If a pig’s stomach is on strike

Weibliches Schwein mit einem Ferkel in einen Stall mit Stroh.

Pink, fat and healthy – that’s how we visualize the ideal pig. But what if Pink Beauty’s stomach is upset? There can be a range of consequences from stress to enteritis, from reduced fattening performance for the industry to a decline of meat quality for the consumer. In a recent survey conducted by the Austrian Centre of Industrial Biotechnology (acib), University of Natural Resources and Life Sciences (BOKU) and IPUS GmbH Rottenmann, scientists sort to find out how acidification during feed digestion can be managed and which natural feed additives support animal health and welfare.

An average of 85 pounds – that’s the amount of pork consumed by Austrians per year per capita. But to provide the consumer with guilt-free roast pork, meat industries have to fulfil ever stricter requirements: the consumer desires excellent meat quality with a high percentage of lean meat, whereas on industrialized farms the aim is to optimize performance, health and stress resistance of animals. Having the correct animal feed can meet the needs of both the consumer and the farmer. Up to now, it has been a trial-and-error method: despite feeding a feed mix tailored to the current fattening stage, intestinal acidification or digestive disorders can still happen – going as far as diarrhoea and bowel inflammation.

What exactly are the roles of feedstuff components in this acidification, how micro-organisms and feed in the digestive tract correlate and which feed additives might control and lower a sometimes high ph-value: this is subject of current investigations by the Upper-Styrian company IPUS Mineral- and Environmental Technology GmbH, the Austrian Centre of Industrial Biotechnology (acib), Vienna University of Natural Resources and Life Sciences (BOKU)and other partners. acib examined the microbiome in pigs, took samples and simulated the various stages of digestion in a laboratory in order to find out which feed additive steadies the intestinal environment best.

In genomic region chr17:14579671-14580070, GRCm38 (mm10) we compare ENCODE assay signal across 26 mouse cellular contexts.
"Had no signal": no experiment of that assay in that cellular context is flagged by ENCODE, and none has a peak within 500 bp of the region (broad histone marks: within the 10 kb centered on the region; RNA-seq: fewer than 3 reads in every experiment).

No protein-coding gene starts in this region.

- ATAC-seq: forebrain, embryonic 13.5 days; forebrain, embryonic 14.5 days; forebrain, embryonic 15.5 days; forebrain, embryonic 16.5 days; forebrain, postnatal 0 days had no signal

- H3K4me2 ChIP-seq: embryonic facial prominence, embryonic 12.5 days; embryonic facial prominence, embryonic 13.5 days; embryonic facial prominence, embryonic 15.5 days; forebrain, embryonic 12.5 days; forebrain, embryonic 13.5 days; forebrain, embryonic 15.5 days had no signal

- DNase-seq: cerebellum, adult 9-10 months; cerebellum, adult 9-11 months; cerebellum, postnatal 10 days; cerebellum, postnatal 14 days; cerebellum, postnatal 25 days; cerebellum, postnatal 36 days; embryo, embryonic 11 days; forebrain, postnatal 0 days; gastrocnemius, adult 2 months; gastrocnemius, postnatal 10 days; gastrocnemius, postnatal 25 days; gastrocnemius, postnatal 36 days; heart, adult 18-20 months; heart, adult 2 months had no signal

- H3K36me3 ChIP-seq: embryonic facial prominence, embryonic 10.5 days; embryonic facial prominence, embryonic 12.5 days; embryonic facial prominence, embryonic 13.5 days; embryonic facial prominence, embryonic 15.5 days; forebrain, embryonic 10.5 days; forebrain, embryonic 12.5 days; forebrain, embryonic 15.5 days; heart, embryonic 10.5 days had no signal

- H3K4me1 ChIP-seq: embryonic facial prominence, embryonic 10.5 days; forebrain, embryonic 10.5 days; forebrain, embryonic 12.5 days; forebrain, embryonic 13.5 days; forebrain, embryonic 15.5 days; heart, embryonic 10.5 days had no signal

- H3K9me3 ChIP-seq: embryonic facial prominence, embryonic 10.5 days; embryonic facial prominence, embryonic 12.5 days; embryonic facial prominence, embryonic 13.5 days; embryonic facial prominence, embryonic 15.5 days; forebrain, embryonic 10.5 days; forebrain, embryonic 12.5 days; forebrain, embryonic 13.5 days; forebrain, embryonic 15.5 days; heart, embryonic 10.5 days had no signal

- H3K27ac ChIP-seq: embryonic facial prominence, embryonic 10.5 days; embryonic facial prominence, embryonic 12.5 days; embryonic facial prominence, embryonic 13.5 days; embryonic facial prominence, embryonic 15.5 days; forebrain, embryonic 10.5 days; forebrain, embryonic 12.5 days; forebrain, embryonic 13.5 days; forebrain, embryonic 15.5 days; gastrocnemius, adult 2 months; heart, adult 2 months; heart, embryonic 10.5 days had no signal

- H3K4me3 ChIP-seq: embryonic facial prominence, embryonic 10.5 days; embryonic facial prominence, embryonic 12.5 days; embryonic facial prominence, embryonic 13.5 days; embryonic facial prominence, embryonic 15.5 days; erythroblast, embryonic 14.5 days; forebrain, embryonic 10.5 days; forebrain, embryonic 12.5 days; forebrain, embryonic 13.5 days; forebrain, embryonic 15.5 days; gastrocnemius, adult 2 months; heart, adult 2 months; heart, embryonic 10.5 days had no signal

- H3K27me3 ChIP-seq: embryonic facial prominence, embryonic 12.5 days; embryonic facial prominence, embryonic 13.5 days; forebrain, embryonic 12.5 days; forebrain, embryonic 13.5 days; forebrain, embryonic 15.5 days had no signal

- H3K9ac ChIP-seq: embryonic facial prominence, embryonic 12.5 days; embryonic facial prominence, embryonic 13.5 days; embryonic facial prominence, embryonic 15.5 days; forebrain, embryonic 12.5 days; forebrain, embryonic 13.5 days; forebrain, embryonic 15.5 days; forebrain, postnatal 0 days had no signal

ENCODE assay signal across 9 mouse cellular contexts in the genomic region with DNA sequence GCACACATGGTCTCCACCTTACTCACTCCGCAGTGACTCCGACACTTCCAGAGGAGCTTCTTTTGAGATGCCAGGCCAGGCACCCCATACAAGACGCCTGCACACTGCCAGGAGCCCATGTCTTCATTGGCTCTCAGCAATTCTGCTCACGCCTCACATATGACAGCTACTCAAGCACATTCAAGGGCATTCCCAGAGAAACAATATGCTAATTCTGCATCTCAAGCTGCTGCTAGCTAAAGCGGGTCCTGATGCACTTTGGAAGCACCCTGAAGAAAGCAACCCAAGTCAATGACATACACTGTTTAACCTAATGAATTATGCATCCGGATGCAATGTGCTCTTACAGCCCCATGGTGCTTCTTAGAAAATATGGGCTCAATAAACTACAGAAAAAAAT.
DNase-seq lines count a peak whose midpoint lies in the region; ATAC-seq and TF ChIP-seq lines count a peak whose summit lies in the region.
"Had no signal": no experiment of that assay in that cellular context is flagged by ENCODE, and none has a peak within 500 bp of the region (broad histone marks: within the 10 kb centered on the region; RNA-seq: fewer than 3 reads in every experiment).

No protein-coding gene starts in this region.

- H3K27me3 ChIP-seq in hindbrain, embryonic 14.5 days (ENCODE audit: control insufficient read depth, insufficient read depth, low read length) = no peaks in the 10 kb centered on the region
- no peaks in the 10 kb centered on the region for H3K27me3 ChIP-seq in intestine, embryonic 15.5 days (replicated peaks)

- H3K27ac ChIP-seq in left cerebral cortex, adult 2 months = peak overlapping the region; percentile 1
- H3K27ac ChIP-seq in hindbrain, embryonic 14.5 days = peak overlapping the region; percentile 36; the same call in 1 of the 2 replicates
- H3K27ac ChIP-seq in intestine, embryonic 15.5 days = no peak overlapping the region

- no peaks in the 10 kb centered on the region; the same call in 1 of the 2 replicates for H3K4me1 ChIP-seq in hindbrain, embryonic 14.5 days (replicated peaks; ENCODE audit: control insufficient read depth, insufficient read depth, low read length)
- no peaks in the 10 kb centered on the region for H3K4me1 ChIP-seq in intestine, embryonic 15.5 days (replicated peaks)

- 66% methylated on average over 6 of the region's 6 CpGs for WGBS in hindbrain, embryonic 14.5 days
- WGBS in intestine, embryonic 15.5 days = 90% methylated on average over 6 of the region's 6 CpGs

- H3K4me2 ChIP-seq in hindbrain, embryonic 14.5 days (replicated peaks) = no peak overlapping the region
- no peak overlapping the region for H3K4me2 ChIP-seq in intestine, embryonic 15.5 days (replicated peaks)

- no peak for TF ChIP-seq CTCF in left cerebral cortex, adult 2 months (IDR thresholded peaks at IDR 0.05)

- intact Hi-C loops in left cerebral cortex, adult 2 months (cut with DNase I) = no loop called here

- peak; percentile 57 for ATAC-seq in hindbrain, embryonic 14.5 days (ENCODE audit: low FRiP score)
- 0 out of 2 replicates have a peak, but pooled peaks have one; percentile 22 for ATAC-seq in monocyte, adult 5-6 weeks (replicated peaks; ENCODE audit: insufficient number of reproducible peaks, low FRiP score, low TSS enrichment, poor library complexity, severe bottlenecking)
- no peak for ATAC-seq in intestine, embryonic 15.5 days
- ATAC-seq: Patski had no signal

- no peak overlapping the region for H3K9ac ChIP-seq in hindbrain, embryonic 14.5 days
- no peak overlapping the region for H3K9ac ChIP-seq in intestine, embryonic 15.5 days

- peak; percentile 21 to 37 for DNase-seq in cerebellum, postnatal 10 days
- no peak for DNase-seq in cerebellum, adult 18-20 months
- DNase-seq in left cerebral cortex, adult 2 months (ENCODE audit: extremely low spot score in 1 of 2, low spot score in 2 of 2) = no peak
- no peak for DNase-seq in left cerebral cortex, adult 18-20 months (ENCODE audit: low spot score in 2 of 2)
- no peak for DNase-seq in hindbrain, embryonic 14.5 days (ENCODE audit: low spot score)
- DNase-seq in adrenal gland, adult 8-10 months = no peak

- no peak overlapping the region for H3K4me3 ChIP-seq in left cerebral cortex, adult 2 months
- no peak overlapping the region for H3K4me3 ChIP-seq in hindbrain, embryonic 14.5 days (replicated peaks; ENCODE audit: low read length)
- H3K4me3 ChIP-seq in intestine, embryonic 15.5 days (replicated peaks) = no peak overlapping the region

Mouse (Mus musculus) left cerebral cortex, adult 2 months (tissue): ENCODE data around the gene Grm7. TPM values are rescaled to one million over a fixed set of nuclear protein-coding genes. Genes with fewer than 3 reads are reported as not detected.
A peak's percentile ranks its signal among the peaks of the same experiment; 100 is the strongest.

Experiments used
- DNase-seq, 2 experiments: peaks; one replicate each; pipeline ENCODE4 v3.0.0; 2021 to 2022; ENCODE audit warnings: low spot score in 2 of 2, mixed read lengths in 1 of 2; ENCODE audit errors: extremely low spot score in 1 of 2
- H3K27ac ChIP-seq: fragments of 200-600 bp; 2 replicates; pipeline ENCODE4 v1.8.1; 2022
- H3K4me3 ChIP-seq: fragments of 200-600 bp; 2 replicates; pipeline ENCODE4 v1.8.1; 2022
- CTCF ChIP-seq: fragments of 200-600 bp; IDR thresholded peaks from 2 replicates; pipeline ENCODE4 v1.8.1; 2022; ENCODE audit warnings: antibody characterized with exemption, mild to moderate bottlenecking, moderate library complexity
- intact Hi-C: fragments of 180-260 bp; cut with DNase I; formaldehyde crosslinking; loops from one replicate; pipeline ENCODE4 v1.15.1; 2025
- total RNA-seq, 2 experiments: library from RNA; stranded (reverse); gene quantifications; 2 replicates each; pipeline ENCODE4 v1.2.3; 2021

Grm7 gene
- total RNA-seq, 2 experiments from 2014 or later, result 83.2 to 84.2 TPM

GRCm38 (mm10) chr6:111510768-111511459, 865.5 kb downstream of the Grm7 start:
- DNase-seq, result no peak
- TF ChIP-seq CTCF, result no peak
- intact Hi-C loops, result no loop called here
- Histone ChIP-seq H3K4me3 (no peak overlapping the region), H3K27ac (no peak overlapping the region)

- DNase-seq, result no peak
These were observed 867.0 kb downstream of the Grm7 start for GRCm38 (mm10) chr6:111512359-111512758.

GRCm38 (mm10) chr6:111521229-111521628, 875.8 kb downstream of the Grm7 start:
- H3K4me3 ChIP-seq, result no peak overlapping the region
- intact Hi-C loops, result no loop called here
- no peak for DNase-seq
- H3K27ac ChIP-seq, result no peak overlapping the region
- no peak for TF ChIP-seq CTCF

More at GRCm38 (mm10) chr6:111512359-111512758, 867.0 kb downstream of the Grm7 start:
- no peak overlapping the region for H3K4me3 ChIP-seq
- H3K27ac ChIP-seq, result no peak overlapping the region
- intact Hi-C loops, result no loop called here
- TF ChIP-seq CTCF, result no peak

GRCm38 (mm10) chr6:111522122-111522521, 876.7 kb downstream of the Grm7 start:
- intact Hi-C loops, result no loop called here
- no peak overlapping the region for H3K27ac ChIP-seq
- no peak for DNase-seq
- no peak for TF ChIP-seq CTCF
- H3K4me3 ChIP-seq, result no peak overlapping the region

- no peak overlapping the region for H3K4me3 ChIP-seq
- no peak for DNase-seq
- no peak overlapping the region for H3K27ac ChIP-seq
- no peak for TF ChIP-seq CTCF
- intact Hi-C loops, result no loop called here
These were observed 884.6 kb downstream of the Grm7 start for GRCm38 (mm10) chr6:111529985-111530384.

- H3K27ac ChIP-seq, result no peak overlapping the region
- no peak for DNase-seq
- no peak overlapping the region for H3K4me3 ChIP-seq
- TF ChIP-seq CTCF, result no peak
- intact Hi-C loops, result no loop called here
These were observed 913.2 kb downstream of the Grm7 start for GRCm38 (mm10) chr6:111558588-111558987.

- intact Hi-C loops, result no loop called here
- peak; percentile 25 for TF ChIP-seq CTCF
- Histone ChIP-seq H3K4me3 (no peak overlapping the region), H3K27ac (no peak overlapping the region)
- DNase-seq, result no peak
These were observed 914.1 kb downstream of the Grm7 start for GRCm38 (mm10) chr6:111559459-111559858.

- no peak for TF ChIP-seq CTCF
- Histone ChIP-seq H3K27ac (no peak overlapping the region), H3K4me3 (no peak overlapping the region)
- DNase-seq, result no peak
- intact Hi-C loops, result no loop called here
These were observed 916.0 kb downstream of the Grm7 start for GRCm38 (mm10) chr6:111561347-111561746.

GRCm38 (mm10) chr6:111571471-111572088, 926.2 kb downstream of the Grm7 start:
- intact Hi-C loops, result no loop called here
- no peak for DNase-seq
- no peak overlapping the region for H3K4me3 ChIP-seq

The so-called “Migulators” show the best results: mineral bio-regulators, which are based on a certain variety of the volcanic mineral clinoptilolite, a natural product, serve to regulate biological and chemical processes. Used as feed additives, they lead to an increased animal vitality and metabolic functionality as they are an important buffer for ph-value. Thereby they perform two central tasks: On the one hand, its micro-mesoporous structure releases naturally contained soil nutrients and trace minerals (such as calcium, potassium, magnesium, zinc and  iron) to the pigs’ intestines by ion exchange.

On the other hand, clinoptilolite’s pore surface adsorb harmful substances, such as heavy metals or toxins in the feed that are created by moulds as well as ammonia and ammonium. By relieving the pigs’ liver and meat fibres in particular, it leads to an improvement of meat quality on the consumer’s dining table. Another advantage: Adding zeolite preparations to fodder inhibits ammonia emission from animal manure, thus improving the microclimate in a pigsty. This has a positive effect on the stress resistance of piglets and leads to a reduction of injuries.

acib-investigations have also shown that the large external surface of “Migulators” serve as suitable housing for gut bacteria, as they promote growth and biodiversity of health-promoting microorganisms through a better bioavailability of nutrients. “Animal feed-Migulators act as a preventive support for animal’s health. Results are better feed utilisation, higher fattening performances, improvement of intestinal health as well as cost savings of veterinary treatmets.

As well as using the “Migulators”-technology in animal feed, it could be used in the whole nutrient cycle of agriculture. By lowering odor and ammonia emissions you create a better microclimate where nitrogen loss is reduced. Furthermore, the ‘Migulators’ in animal manure, rich in nutrients, makes it particularly useful in soil improvement, composting and fertilisation, releasing essential plant nutrients. Scientists are currently investigating how “Migulators” and their micro-organisms correlate and are certain that new products and applications could be developed to improve the whole process and to contribute significantly to animals’ health and environmental protection.

Picture credits: Pixabay